To the Editor:
RE: ‘PSI: Please stop it, y’all’
First of all, I would be remiss if I didn’t mention that, in fact, this was not the first year that students have had to do the Think About It course. A course that is online, done on one’s own time, and only about an hour and a half long. It’s simply unfair to bundle this arguably helpful class with the Pioneer Success Institute, which was regrettably a disaster.
I would concede that, though it was meant to be helpful, PSI was constructed for a younger group. It felt like being back in high school. The result was a knee-jerk reaction to slander the course on social media and put up signs, rather than actually being productive in making the course better.
I agree that the sessions were sometimes filled with uncomfortable silences. In my PSI group, as with seemingly all of them, there was not much talking. Students weren’t thrilled to be packed like sardines, shoulder-to-shoulder, with people they’ve never seen before in their lives, being expected to share their insecurities. Not that this isn’t justifiable in some activities, but in other, less emotional activities, this turned into more of a form of protest rather than just being uncomfortable.
This was part of the reason PSI was seen as such a mess. No one would respond, even on the simplest of questions. There was a lack of participation in the students, due to preconceived notions about the class; therefore it was never given the chance to show its potential.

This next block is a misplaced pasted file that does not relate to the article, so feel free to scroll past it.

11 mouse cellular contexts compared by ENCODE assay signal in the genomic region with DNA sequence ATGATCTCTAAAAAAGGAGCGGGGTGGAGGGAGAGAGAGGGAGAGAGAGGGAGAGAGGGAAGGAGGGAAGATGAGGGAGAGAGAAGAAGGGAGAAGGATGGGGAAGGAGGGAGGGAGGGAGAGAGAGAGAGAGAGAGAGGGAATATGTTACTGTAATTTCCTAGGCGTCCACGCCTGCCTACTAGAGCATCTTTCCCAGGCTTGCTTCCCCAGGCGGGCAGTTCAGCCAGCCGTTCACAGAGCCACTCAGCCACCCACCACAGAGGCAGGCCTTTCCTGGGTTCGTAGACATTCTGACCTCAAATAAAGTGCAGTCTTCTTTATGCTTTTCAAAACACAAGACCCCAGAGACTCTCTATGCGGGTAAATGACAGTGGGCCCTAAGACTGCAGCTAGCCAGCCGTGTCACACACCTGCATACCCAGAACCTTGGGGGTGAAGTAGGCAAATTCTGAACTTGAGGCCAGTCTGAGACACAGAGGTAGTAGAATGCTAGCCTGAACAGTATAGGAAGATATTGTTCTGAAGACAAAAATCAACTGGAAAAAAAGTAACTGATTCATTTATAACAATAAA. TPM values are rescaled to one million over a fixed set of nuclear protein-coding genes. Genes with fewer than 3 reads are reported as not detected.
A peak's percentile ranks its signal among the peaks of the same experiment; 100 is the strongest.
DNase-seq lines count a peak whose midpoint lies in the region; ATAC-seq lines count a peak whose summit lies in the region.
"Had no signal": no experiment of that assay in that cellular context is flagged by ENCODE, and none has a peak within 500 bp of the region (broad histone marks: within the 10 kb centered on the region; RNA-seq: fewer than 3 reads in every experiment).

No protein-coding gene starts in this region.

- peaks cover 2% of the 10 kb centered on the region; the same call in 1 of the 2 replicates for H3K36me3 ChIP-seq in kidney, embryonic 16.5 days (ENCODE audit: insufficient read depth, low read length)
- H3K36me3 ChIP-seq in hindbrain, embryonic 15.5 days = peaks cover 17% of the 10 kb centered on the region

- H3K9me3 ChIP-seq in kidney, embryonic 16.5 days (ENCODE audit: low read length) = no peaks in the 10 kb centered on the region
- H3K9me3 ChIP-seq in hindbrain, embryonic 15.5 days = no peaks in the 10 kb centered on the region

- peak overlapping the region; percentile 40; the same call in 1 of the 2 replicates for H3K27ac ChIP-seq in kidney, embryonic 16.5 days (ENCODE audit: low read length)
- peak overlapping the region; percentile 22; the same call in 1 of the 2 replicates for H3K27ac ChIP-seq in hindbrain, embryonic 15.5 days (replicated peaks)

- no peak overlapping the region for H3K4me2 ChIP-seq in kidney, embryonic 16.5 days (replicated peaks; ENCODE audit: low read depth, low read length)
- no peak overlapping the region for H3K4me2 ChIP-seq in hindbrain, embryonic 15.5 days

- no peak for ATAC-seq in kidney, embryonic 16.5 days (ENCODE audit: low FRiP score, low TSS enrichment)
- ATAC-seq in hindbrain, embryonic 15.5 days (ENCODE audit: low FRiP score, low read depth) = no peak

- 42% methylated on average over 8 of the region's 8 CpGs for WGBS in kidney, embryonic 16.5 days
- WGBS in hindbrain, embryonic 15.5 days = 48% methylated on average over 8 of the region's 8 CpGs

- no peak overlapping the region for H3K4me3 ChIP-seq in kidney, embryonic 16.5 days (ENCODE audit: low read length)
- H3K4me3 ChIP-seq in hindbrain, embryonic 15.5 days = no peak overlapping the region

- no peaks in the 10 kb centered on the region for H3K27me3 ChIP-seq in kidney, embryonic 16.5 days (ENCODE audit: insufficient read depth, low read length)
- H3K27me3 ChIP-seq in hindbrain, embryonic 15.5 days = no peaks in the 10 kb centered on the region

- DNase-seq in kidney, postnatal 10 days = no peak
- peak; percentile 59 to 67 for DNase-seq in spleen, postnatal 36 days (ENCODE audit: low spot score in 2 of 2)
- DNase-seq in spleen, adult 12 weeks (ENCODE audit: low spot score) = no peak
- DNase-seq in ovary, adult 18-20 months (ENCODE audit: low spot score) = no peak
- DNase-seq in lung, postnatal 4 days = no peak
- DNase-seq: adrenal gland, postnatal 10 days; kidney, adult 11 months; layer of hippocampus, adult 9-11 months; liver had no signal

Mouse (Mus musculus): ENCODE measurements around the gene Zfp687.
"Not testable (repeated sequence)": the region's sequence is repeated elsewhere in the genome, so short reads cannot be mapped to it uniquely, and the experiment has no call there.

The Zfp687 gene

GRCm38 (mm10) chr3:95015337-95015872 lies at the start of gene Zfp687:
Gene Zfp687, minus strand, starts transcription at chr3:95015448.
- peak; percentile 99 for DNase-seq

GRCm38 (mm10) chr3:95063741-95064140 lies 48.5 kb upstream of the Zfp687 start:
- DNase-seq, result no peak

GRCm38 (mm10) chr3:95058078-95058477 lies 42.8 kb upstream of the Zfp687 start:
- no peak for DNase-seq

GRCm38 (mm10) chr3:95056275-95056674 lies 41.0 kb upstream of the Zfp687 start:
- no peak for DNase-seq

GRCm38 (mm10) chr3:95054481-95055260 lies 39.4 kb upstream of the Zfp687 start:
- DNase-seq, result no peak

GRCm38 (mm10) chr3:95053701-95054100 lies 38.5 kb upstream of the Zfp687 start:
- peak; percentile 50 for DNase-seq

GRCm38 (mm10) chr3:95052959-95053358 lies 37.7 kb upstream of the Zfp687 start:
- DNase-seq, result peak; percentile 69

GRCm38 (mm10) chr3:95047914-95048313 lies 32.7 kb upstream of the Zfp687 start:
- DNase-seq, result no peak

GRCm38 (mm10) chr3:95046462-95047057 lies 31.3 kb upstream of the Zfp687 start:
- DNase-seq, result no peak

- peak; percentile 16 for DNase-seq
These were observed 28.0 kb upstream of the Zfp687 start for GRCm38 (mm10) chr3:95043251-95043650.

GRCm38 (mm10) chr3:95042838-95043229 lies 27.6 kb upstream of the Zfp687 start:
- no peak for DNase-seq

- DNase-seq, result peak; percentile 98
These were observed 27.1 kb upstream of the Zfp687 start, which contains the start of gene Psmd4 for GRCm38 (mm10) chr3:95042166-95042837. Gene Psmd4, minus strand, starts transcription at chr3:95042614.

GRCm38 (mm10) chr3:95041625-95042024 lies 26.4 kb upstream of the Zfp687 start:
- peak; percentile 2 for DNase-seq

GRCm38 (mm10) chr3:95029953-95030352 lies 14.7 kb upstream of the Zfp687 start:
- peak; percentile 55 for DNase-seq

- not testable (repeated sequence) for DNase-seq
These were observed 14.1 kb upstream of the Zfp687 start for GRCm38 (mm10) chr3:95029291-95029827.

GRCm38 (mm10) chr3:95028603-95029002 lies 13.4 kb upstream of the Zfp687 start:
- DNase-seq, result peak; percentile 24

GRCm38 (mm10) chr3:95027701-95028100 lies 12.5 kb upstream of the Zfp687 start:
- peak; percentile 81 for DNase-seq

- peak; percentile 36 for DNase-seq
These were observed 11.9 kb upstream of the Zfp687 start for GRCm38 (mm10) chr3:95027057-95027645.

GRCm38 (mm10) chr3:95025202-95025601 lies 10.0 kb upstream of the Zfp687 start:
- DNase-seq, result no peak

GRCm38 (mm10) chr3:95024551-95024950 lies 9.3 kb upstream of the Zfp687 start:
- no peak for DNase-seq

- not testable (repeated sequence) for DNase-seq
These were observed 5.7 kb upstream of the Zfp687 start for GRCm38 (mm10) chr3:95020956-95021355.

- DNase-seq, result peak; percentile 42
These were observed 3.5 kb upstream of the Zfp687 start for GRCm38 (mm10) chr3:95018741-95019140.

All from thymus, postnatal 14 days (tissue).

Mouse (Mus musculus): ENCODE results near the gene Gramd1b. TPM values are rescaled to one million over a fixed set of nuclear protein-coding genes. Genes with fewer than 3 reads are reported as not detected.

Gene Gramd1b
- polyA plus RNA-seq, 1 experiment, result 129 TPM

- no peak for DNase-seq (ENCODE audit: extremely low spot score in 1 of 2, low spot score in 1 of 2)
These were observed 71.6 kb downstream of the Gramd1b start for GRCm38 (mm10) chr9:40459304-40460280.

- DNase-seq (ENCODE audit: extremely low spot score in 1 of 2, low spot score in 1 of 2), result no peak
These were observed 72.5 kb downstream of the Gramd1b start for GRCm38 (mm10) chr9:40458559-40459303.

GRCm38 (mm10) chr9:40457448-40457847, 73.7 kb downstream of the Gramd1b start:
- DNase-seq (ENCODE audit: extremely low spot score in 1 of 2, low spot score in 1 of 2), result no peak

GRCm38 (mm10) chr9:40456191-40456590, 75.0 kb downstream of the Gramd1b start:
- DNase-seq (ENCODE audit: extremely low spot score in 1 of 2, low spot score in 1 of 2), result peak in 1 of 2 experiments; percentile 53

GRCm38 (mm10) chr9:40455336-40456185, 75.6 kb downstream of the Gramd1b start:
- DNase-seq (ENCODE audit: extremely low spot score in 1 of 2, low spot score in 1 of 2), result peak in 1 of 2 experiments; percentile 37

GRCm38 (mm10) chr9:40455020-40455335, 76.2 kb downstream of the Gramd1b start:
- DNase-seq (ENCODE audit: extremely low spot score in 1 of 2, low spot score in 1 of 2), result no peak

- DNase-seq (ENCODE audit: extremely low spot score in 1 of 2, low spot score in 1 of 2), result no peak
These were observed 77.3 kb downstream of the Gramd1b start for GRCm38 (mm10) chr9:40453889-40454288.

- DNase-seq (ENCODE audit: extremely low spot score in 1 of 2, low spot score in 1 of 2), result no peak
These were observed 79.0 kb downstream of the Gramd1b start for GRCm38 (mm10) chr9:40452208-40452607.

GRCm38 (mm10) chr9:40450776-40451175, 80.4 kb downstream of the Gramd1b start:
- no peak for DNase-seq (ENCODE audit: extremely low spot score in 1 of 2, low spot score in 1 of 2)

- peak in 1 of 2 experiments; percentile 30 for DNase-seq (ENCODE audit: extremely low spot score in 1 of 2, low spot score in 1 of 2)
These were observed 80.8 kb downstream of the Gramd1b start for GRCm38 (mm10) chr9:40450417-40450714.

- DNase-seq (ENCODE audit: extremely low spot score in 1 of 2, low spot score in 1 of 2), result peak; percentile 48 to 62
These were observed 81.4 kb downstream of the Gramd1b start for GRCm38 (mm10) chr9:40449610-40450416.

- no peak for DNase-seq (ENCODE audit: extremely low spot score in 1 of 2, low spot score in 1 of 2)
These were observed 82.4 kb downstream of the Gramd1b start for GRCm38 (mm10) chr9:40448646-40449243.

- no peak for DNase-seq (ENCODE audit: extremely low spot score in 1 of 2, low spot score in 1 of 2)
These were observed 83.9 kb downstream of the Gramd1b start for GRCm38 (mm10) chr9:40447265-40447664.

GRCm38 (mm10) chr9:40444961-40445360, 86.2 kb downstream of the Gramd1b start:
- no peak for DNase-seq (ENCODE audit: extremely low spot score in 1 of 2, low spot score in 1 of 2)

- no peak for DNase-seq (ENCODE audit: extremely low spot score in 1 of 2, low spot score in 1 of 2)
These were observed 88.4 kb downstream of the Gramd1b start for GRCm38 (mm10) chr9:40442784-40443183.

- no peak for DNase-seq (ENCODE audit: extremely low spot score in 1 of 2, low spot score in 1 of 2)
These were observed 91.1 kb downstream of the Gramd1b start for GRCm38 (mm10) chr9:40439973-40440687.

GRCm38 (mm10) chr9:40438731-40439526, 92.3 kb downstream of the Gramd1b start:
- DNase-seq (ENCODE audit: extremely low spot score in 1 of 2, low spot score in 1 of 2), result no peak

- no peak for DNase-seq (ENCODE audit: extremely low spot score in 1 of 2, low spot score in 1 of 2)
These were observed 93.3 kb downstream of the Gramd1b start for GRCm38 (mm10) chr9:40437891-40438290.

The other reason, which I mentioned above, was that it was constructed wrong. This was the first year of PSI, because it was made by our administrators for LC students. This is the beta-testing phase of the program with its intended audience. It’s like the first iPhone, which fell far short of the iPhone 6. Instead of breaking out the scotch tape and wasting paper, we could have started forming constructive criticisms for the administration to take into consideration for next year.
After the fact, it’s easy to look back on PSI as a student and scoff, but the creators of PSI still have generations of first years to educate on these issues, something this year’s subjects did not take into account. Maybe it was useless for now, but a change in direction for PSI could make it a success. And success for PSI means a safer campus and happier students.
I would give it a thumbs down for now, but I would also give students reaction to it a thumbs down. If nothing else, it taught us an extremely valuable life skill: how to do something you don’t want to do.
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